Goodbye September, Hello October 2015

September 2015

Hello my fellow bookworms, I hope you are all well? September has just flown by for me and the weather has dramatically cooled; no gradual transition into autumn for us! Which has seen me suffering with sinus problems and the sniffles. On the other hand I have loved making soup, and getting my comfortable boots and my favourite scarves back out.

September has also seen the start of the new school year. The children I support have made a positive start to year 6 and while it is very busy I am enjoying my work. In the cooling evenings I have been curling up in a blanket to enjoy a good book and some great adaptations.

Fiction: 3     Non-Fiction: 2     Poetry: 0

The start of autumn always sees me pining for more gothic and mysterious books, which makes the R.I.P event perfect for me. First up was the Sherlock Holmes adventure The Valley of Fear by Arthur Conan Doyle; my result for The Classics Club’s last spin feature. Followed by The Raven’s Head by Karen Maitland a dark, historical tale with a supernatural twist. To lighten the mood I also enjoyed a comforting re-read of Wyrd Sisters by Terry Pratchett.

Alongside these fictions I also read two Christian non-fictions. First I read The Faith of a Mockingbird by Matt Rawle; an instalment from a new Bible series looking into books, movies, TV shows, music and pop culture. Then I read What’s So Great About the Doctrines of Grace? by Richard D Phillips; my full thoughts still to be posted.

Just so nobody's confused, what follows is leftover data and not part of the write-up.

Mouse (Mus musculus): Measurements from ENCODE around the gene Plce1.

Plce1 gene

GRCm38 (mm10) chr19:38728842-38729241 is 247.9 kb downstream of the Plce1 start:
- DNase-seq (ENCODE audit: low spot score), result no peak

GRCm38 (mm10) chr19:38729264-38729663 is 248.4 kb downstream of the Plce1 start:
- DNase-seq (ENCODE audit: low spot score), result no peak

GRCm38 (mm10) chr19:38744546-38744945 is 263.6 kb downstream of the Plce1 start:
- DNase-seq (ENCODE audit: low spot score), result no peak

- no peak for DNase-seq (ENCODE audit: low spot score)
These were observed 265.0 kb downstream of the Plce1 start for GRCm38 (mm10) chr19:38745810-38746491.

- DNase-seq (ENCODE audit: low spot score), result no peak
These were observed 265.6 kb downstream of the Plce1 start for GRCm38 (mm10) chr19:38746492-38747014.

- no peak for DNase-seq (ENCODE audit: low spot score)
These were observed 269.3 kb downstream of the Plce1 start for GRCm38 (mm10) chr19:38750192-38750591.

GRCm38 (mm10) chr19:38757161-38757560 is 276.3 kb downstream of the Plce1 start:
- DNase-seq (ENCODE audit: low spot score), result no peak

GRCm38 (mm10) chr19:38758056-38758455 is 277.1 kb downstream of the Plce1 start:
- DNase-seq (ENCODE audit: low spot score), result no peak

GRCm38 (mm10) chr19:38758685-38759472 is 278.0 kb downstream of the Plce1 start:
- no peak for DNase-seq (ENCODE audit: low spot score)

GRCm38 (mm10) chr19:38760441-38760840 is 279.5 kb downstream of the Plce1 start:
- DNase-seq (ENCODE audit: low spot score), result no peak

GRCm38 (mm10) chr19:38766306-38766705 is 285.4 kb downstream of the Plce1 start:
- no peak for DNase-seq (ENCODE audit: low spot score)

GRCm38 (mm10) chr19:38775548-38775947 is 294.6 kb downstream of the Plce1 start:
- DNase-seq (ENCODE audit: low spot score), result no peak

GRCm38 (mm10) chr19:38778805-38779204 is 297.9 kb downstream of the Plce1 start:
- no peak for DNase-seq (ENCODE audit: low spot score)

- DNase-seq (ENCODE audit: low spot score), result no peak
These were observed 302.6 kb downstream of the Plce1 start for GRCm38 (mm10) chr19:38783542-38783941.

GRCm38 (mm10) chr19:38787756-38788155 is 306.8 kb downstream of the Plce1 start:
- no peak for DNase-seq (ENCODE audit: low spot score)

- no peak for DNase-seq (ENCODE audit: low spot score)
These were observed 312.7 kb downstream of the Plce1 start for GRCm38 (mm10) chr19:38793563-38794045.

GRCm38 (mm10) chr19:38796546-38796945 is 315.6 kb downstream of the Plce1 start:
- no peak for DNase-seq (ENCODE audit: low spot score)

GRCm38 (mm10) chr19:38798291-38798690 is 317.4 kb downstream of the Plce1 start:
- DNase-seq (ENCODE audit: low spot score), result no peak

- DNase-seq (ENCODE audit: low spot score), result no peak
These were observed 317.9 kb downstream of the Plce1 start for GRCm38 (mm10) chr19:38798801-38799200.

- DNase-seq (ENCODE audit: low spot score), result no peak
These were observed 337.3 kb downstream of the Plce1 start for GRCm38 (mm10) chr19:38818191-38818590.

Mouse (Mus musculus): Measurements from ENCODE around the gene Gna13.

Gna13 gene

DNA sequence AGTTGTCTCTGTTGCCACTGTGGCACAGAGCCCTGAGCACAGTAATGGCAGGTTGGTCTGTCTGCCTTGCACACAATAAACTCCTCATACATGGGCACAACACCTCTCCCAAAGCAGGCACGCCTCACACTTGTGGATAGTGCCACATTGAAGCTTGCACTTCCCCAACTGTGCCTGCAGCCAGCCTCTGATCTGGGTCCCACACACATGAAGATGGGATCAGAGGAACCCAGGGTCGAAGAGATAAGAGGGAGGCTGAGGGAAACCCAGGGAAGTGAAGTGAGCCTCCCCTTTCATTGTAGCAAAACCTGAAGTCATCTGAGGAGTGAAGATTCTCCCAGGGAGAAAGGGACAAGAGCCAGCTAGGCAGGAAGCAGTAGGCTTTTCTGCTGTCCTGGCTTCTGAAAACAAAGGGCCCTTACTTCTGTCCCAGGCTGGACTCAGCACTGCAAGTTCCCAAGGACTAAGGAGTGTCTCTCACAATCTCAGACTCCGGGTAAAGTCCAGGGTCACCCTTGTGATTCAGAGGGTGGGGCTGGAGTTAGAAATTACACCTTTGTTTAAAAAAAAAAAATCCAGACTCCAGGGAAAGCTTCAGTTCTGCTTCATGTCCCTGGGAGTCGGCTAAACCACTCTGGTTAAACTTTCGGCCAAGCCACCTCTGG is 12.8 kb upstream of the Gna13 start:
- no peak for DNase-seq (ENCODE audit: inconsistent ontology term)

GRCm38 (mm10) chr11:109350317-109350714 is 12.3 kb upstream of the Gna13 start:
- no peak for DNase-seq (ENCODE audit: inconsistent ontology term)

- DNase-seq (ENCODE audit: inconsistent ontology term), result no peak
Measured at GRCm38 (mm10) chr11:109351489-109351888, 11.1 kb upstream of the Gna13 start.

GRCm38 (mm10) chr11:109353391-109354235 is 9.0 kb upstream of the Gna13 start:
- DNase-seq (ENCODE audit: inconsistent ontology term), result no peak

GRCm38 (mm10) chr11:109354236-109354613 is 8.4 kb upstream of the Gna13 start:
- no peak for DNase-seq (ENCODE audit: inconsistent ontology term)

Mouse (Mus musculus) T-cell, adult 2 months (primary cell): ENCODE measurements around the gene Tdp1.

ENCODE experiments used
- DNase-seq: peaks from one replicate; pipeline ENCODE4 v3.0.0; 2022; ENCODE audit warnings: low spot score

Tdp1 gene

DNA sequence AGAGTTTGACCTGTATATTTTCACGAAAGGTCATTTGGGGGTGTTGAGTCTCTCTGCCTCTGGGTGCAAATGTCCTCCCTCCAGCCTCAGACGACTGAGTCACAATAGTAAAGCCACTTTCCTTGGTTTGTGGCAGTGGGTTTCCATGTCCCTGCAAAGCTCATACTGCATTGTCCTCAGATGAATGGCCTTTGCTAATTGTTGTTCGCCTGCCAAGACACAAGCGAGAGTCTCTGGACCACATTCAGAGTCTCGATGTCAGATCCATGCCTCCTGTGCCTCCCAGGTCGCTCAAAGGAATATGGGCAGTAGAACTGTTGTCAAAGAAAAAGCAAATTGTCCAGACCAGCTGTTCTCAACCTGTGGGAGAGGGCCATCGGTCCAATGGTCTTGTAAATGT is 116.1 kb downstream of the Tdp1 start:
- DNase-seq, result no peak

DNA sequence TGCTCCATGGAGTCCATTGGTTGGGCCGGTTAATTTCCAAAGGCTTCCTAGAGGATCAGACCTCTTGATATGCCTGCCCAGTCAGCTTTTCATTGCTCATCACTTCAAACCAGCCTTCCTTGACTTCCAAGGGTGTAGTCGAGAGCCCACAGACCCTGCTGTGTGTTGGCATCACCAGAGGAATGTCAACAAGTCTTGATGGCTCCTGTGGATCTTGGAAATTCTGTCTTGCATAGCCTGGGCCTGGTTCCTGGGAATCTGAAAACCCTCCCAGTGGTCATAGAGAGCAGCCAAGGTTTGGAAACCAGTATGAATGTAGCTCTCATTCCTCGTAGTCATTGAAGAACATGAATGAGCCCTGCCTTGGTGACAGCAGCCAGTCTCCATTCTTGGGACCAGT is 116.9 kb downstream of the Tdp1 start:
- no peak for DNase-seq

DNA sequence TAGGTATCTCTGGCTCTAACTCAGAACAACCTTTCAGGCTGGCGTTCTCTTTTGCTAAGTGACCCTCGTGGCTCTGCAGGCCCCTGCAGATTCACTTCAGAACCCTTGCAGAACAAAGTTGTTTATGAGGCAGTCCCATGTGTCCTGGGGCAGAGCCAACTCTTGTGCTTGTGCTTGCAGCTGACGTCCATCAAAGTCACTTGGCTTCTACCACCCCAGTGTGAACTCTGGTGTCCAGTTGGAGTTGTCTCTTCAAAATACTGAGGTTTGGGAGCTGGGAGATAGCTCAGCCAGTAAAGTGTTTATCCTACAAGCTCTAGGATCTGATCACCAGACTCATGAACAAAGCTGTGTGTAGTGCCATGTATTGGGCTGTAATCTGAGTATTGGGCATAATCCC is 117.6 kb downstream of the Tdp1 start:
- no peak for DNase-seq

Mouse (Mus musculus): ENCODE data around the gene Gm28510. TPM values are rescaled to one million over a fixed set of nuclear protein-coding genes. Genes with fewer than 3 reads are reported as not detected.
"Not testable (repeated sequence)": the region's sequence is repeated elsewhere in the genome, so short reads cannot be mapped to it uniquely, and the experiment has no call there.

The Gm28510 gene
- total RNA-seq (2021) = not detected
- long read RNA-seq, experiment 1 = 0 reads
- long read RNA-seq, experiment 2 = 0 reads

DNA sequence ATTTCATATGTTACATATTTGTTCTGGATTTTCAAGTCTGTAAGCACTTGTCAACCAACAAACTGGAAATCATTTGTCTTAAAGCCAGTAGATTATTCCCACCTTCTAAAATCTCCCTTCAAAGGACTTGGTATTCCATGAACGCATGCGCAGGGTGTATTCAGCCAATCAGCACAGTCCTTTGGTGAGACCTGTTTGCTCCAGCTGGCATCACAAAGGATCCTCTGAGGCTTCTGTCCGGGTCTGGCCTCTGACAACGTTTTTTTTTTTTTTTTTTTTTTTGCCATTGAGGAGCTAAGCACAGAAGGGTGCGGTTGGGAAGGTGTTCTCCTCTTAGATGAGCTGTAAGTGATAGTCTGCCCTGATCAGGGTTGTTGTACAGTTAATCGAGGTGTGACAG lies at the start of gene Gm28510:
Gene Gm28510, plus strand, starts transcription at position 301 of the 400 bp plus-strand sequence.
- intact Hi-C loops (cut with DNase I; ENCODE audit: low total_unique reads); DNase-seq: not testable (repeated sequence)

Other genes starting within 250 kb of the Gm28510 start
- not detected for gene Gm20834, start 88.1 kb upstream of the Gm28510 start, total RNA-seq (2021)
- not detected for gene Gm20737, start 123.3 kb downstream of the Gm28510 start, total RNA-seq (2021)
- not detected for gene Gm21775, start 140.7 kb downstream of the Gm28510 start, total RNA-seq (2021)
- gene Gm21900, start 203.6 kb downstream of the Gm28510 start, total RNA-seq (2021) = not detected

Pick of the Month: Wyrd Sisters

Considering I started back at work this month I am really pleased I still completed 5 books. During the month I also continued reading Kidnapped by Robert Louis Stevenson for The Classics Club, and continued my R.I.P reading with Airs Above the Ground by Mary Stewart.

In October, as the dark nights draw in, I am looking forward to snuggling up of an evening with more suitably gothic and mysterious books and adaptations.

What did you do and read in September? Any plans for October?

New Books: September 2015

New Books - September 2015

Hello my fellow bookworms, I have been more reserved this month so there is just a few goodies I’ve managed to add to my Kindle in this month:

Wendy Darling (Volume 1: Stars) by Colleen Oakes

Flower Fables by Louisa May Alcott

I keep telling myself I have too many galleys, but what is a girl to do when they put so many good books on there?! Last year I read book 1 and 2 of Colleen Oakes’ Wonderland re-imagining the Queen of Hearts; book 3 of which I am still impatiently waiting for! So I couldn’t resist trying Wendy Darling a re-imagining of Peter Pan. Then I love Little Women and I love short story collection so again how could I resist Flower Fables?!

Headline Murder by Peter Bartram

I was contacted by the author about this cosy crime. I couldn’t take part in the blog tour, but I do love a cosy crime and it is R.I.P season so I was still happy to receive a review copy.

Girl Meets Change by Kristen Strong

Then finally, but not least, I received a copy of Christian non-fiction Girl Meets Change from the publishers via Netgalley. I haven’t read anything by Kristen Strong before. I do suffer with anxiety about change though so I am interested to see what this advises.

Have you read anything by these authors? What new books have you got your hands on recently?

New Read: The Raven’s Head

The Raven's Head

The night’s are drawing in and the weather has cooled, quite dramatically. The perfect time to continue my R.I.P reading with The Raven’s Head by Karen Maitland. A historical tale with a supernatural twist.